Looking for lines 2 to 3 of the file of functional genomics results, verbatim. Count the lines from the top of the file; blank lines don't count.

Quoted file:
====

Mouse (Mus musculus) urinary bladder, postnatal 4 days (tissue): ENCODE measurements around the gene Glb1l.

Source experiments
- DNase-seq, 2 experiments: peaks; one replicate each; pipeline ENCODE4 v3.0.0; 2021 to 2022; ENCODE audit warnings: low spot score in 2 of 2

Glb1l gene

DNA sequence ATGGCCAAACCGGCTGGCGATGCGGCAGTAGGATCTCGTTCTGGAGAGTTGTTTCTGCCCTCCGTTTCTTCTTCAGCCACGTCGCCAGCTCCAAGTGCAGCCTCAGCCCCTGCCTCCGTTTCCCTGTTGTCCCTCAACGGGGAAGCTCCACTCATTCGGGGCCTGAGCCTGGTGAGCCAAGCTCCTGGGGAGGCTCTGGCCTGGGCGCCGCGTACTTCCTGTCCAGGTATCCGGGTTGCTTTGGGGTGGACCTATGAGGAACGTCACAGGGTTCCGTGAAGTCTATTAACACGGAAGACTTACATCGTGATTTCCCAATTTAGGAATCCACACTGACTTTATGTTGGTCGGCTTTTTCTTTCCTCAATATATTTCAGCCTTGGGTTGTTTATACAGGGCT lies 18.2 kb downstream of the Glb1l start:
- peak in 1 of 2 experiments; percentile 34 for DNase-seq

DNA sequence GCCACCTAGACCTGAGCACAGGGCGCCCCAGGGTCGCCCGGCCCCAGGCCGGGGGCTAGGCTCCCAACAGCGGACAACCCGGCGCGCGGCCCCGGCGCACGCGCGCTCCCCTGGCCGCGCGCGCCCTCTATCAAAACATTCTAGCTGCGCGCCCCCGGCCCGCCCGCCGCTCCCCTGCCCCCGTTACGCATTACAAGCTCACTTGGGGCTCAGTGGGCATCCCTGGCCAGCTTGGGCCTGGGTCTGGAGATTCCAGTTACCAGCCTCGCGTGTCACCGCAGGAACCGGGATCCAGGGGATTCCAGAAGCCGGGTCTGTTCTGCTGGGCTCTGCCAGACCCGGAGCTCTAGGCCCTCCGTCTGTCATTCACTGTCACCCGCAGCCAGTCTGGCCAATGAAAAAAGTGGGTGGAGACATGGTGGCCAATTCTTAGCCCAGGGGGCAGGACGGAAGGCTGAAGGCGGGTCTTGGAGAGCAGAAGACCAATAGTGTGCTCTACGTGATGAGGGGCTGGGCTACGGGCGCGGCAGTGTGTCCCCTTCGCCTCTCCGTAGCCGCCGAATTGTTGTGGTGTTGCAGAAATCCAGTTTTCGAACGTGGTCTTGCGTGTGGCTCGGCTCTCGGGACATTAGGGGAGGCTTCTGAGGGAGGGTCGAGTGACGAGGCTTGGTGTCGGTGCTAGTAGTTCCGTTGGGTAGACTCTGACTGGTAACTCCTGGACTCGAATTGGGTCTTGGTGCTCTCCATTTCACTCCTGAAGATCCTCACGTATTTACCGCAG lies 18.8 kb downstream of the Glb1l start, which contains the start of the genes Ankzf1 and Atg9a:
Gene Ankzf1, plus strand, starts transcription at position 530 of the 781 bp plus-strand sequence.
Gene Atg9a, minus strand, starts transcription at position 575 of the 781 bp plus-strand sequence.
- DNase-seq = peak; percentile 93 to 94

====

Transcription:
Source experiments
- DNase-seq, 2 experiments: peaks; one replicate each; pipeline ENCODE4 v3.0.0; 2021 to 2022; ENCODE audit warnings: low spot score in 2 of 2